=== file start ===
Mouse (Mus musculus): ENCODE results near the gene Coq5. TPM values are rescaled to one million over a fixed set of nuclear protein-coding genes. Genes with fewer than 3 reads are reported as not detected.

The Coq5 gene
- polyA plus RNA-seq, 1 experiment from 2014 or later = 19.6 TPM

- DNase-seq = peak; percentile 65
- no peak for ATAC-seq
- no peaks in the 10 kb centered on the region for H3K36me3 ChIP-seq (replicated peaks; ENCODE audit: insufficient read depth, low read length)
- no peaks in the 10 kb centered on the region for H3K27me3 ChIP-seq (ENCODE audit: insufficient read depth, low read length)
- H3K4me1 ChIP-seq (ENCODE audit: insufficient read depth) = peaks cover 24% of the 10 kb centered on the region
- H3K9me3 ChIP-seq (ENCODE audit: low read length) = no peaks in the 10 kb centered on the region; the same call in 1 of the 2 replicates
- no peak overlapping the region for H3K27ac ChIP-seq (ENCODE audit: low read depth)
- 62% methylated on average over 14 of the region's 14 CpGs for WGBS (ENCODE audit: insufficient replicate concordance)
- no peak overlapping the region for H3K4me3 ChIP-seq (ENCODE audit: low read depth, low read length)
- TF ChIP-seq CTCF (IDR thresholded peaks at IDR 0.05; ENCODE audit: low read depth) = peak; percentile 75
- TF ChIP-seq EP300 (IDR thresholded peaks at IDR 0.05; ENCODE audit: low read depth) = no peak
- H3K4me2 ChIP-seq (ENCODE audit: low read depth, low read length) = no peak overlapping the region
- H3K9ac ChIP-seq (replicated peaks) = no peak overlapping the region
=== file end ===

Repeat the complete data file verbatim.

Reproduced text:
Mouse (Mus musculus): ENCODE results near the gene Coq5. TPM values are rescaled to one million over a fixed set of nuclear protein-coding genes. Genes with fewer than 3 reads are reported as not detected.

The Coq5 gene
- polyA plus RNA-seq, 1 experiment from 2014 or later = 19.6 TPM

- DNase-seq = peak; percentile 65
- no peak for ATAC-seq
- no peaks in the 10 kb centered on the region for H3K36me3 ChIP-seq (replicated peaks; ENCODE audit: insufficient read depth, low read length)
- no peaks in the 10 kb centered on the region for H3K27me3 ChIP-seq (ENCODE audit: insufficient read depth, low read length)
- H3K4me1 ChIP-seq (ENCODE audit: insufficient read depth) = peaks cover 24% of the 10 kb centered on the region
- H3K9me3 ChIP-seq (ENCODE audit: low read length) = no peaks in the 10 kb centered on the region; the same call in 1 of the 2 replicates
- no peak overlapping the region for H3K27ac ChIP-seq (ENCODE audit: low read depth)
- 62% methylated on average over 14 of the region's 14 CpGs for WGBS (ENCODE audit: insufficient replicate concordance)
- no peak overlapping the region for H3K4me3 ChIP-seq (ENCODE audit: low read depth, low read length)
- TF ChIP-seq CTCF (IDR thresholded peaks at IDR 0.05; ENCODE audit: low read depth) = peak; percentile 75
- TF ChIP-seq EP300 (IDR thresholded peaks at IDR 0.05; ENCODE audit: low read depth) = no peak
- H3K4me2 ChIP-seq (ENCODE audit: low read depth, low read length) = no peak overlapping the region
- H3K9ac ChIP-seq (replicated peaks) = no peak overlapping the region